Then there is U.S. v. Wong Kim Ark, 169 U.S. 649, 708 (1898) (http://www.law.cornell.edu/supct/html/historics/USSC_CR_0169_0649_ZS.html), which cited and quoted Minor and its definition that a “natural-born citizen” is a child born in the country to citizen parents. Wong then decided that a child born in the country to alien parents who were domiciled in the U.S. was a "citizen" under the Fourteenth Amendment. The Court did not nor did it have to rule that he was an Article II "natural born Citizen" which the Court told us was defined by Minor. Rather, the Court told us that he was a "citizen" under the Fourteenth Amendment. So what the Court actually did was naturalize Wong to be a “citizen of the United States” “at birth” like the Exchequer Chamber in Calvin’s Case (1608), creating the English rule of jus soli birthright citizenship, naturalized Calvin (the postnati) based on “procreation and birthright” to be a “natural born subject.” It is interesting to note that neither the British Parliament which started to debate the matter in 1604 nor the U.S. Congress prior to 1898 were willing to naturalize persons like Calvin and Wong, respectively, so the matter fell upon the courts of justice, and that those who were born prior to 1603 (the antenati), when James VI of Scotland inherited the throne of England as James I, could naturalize only by statute. Hence, the jus soli rule of Calvin’s Case is really a naturalization rule used to bestow citizenship or nationality at birth. This is confirmed by Vattel who in Section 214 of The Law of Nations, entitled, Naturalisation, said: “Finally, there are states, as, for instance, England, where the single circumstance of being born in the country naturalises the children of a foreigner.” Hence, the jus soli rule of Calvin’s Case, as applied by Justice Gray in Wong Kim Ark, is a rule allowing person to become naturalized “at birth” and not a rule that can be used to establish “natural born Citizen” status in the new republic, for being naturalized “at birth” one cannot be a “natural born Citizen.” Our courts have incorporated the jus soli rule of Calvin’s Case into the application of the Fourteenth Amendment. By doing so, they have declared children born in the United States to one or two alien parents to be “born” “citizens of the United States.” But these children, being naturalized “at birth” under jus soli are not “natural born" “citizens of the United States.”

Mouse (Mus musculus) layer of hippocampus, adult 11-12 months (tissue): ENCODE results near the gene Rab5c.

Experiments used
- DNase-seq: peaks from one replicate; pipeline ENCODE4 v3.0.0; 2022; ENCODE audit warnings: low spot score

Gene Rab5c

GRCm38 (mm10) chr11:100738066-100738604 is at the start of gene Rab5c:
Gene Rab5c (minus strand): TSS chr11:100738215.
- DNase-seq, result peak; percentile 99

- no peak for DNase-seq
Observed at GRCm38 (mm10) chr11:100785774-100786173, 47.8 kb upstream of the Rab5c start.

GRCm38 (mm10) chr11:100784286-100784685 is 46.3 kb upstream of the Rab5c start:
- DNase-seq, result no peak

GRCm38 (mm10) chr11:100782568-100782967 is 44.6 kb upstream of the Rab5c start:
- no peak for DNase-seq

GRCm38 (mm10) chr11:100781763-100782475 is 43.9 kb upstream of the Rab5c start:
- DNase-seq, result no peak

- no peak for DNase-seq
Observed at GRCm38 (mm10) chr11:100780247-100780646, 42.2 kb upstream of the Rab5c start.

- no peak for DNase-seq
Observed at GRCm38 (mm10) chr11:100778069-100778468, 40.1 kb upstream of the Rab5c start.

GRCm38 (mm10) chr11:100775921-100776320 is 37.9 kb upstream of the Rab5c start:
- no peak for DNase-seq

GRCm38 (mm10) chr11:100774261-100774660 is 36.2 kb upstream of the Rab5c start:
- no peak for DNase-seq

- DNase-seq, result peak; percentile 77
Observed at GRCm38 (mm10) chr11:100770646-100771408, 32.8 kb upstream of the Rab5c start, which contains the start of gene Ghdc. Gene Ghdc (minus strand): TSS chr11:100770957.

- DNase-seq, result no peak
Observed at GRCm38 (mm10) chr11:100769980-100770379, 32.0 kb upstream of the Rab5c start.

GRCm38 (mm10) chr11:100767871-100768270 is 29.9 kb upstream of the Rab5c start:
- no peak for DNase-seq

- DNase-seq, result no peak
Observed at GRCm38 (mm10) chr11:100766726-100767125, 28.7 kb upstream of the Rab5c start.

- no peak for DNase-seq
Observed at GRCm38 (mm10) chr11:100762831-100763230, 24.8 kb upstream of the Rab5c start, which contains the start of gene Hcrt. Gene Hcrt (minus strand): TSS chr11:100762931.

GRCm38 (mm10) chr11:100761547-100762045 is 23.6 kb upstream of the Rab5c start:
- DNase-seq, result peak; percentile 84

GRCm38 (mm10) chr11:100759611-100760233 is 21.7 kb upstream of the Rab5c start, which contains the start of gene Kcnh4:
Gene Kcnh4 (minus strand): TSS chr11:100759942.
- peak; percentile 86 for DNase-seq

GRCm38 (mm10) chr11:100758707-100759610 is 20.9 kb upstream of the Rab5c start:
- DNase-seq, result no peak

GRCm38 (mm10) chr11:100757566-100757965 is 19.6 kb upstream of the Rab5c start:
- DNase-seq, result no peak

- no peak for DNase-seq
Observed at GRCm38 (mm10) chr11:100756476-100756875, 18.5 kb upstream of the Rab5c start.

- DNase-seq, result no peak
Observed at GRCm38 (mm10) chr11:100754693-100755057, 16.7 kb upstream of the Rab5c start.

There are other historical sources and cases which inform on the definition of a “natural born Citizen” but for the sake of brevity, I will not include them here.